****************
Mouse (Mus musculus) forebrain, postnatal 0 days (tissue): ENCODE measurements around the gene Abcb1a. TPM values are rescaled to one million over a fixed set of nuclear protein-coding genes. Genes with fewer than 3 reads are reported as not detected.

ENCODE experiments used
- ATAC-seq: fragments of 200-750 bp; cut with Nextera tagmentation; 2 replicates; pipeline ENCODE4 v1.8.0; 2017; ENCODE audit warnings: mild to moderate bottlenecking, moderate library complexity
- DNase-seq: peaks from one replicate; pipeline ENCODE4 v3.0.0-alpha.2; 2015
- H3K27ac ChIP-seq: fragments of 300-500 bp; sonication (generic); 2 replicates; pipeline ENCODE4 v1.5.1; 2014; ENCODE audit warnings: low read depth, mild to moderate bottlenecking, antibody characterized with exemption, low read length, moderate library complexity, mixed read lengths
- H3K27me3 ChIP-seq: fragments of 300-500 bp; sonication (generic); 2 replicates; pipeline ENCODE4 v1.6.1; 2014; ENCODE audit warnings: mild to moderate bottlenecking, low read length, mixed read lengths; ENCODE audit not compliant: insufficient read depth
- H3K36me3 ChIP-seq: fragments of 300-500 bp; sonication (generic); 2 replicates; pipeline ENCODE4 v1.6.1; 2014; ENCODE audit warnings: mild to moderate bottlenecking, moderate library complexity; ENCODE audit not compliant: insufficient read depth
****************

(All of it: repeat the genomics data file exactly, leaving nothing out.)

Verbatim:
Mouse (Mus musculus) forebrain, postnatal 0 days (tissue): ENCODE measurements around the gene Abcb1a. TPM values are rescaled to one million over a fixed set of nuclear protein-coding genes. Genes with fewer than 3 reads are reported as not detected.

ENCODE experiments used
- ATAC-seq: fragments of 200-750 bp; cut with Nextera tagmentation; 2 replicates; pipeline ENCODE4 v1.8.0; 2017; ENCODE audit warnings: mild to moderate bottlenecking, moderate library complexity
- DNase-seq: peaks from one replicate; pipeline ENCODE4 v3.0.0-alpha.2; 2015
- H3K27ac ChIP-seq: fragments of 300-500 bp; sonication (generic); 2 replicates; pipeline ENCODE4 v1.5.1; 2014; ENCODE audit warnings: low read depth, mild to moderate bottlenecking, antibody characterized with exemption, low read length, moderate library complexity, mixed read lengths
- H3K27me3 ChIP-seq: fragments of 300-500 bp; sonication (generic); 2 replicates; pipeline ENCODE4 v1.6.1; 2014; ENCODE audit warnings: mild to moderate bottlenecking, low read length, mixed read lengths; ENCODE audit not compliant: insufficient read depth
- H3K36me3 ChIP-seq: fragments of 300-500 bp; sonication (generic); 2 replicates; pipeline ENCODE4 v1.6.1; 2014; ENCODE audit warnings: mild to moderate bottlenecking, moderate library complexity; ENCODE audit not compliant: insufficient read depth